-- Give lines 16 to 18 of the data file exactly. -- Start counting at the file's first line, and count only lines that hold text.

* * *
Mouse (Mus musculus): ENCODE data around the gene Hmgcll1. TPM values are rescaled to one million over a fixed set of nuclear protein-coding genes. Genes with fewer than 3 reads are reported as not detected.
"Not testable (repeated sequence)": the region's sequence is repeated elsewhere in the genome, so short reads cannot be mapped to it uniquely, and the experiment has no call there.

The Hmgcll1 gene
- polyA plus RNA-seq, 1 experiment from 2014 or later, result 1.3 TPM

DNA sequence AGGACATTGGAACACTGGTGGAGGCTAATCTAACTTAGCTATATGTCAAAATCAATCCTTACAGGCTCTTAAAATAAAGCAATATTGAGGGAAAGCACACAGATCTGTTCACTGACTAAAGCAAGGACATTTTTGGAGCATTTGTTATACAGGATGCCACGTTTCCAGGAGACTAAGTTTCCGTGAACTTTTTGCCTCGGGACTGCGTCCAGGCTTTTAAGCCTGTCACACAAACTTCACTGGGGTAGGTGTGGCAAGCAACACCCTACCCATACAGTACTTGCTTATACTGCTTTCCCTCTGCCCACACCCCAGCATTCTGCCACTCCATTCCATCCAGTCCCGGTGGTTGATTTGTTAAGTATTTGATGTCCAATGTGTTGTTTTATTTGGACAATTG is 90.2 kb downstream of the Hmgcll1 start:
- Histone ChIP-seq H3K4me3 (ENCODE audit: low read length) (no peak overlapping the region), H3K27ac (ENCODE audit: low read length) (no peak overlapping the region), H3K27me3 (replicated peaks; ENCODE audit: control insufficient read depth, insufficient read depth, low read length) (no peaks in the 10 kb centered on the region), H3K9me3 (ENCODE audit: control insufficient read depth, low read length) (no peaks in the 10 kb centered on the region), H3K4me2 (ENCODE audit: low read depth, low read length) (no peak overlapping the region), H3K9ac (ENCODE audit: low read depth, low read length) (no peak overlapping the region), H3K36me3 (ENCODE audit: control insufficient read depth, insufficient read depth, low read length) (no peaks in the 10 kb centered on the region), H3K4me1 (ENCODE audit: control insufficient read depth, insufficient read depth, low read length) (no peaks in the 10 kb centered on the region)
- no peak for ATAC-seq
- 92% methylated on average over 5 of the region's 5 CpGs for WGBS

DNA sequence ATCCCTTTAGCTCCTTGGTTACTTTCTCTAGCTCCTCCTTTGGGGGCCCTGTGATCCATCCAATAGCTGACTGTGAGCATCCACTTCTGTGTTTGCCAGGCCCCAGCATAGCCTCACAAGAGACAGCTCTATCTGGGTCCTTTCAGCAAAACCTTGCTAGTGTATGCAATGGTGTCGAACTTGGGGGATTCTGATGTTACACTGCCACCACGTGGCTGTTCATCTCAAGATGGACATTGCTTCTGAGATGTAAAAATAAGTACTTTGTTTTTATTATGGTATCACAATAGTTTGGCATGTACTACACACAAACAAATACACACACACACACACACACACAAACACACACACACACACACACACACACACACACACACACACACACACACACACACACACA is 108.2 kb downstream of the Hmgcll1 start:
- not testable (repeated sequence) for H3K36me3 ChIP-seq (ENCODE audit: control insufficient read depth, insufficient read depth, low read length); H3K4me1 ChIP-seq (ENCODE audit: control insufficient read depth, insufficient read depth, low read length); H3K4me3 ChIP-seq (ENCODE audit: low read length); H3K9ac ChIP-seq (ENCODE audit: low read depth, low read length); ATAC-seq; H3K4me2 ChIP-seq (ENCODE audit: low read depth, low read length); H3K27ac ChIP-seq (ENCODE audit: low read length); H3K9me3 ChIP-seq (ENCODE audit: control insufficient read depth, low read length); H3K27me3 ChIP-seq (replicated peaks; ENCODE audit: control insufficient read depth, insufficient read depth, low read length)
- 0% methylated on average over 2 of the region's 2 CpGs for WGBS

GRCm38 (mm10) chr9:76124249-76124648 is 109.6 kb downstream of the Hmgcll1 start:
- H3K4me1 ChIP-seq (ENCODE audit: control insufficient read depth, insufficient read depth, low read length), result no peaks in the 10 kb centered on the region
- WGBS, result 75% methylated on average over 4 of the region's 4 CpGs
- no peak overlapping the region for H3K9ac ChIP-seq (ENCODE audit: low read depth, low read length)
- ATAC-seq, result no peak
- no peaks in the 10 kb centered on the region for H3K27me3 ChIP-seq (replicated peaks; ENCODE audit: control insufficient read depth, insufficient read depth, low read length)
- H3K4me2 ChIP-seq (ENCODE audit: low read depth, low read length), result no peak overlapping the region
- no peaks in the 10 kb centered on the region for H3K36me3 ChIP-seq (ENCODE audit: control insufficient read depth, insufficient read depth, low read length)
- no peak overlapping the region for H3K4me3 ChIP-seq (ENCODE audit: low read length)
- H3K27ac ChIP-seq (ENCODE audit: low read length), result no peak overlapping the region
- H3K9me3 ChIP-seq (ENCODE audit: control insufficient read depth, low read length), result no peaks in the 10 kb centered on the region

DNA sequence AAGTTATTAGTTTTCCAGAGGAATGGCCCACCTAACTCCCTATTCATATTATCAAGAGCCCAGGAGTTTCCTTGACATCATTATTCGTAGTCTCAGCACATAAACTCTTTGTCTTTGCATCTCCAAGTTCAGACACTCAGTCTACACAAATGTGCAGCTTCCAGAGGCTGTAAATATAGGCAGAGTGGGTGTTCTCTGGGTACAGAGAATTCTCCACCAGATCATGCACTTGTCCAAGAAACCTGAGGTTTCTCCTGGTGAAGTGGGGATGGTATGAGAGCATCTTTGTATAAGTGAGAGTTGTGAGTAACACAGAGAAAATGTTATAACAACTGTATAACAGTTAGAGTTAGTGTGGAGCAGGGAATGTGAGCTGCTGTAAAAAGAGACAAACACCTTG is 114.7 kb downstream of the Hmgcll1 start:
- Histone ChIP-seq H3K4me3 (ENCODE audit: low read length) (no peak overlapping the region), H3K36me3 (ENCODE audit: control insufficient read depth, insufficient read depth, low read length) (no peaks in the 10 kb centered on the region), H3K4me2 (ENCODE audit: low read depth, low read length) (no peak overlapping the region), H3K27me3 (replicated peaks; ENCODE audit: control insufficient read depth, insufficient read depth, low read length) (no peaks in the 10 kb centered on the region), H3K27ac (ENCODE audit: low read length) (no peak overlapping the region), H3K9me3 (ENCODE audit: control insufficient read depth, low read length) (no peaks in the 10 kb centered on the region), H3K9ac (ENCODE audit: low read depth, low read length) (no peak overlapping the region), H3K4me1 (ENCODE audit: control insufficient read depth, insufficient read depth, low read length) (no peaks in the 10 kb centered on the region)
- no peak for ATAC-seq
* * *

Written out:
- ATAC-seq, result no peak
- no peaks in the 10 kb centered on the region for H3K27me3 ChIP-seq (replicated peaks; ENCODE audit: control insufficient read depth, insufficient read depth, low read length)
- H3K4me2 ChIP-seq (ENCODE audit: low read depth, low read length), result no peak overlapping the region